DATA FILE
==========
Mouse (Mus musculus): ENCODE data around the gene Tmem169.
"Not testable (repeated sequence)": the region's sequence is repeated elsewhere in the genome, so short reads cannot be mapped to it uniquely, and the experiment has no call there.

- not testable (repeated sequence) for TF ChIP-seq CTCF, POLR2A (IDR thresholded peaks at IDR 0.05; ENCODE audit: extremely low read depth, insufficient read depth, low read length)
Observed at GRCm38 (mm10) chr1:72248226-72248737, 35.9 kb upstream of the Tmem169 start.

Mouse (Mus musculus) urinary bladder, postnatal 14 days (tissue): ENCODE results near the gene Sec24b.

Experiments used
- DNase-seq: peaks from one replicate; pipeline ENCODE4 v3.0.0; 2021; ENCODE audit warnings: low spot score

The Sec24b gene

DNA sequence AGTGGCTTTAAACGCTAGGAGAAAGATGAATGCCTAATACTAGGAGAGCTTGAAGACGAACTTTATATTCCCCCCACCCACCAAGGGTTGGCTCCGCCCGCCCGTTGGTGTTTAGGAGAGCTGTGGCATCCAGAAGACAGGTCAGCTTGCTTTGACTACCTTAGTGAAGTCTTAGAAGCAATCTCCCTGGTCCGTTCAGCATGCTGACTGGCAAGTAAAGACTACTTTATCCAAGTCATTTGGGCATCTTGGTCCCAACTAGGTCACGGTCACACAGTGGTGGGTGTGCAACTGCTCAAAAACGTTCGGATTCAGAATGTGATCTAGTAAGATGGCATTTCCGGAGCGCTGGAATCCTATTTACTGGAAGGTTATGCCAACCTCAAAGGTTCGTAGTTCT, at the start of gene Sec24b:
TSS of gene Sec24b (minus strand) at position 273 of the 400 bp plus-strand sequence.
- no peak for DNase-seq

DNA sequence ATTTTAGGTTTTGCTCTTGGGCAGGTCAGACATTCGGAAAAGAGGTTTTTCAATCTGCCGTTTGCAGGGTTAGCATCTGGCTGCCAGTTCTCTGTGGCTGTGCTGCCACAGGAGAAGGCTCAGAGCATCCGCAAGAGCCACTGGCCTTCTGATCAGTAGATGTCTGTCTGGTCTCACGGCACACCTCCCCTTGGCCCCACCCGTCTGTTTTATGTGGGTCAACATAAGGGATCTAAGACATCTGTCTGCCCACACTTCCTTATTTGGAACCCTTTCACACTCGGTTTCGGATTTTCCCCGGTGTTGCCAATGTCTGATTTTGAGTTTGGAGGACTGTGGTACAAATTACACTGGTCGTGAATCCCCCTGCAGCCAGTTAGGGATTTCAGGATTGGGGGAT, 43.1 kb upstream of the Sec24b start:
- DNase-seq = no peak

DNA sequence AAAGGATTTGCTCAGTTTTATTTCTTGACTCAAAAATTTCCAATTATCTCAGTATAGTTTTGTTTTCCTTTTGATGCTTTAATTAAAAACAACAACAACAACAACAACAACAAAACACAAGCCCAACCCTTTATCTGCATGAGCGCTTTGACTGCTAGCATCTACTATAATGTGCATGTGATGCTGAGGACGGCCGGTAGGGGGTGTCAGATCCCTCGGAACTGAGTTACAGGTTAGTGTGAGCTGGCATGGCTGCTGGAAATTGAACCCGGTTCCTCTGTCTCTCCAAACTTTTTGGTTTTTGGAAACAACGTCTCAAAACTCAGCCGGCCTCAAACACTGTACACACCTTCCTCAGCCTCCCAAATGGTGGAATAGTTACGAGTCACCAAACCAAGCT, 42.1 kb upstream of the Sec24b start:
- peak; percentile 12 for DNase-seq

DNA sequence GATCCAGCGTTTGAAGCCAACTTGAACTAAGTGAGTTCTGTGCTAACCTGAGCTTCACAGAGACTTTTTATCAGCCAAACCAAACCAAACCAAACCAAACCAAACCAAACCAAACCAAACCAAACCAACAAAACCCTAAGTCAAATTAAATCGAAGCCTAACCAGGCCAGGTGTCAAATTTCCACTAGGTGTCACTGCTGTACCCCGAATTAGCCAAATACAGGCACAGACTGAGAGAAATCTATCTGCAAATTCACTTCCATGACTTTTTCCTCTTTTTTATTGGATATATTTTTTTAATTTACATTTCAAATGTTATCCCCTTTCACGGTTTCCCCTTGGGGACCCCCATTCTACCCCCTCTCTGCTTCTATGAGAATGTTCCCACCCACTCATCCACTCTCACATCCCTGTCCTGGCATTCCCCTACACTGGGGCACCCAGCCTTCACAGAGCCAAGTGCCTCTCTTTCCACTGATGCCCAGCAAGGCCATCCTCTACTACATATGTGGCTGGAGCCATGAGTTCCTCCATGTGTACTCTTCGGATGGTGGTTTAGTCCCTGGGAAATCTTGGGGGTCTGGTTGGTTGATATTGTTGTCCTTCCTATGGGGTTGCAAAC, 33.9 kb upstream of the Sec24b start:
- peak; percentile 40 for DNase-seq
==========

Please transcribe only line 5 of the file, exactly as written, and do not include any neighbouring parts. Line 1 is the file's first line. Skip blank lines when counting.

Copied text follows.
Mouse (Mus musculus) urinary bladder, postnatal 14 days (tissue): ENCODE results near the gene Sec24b.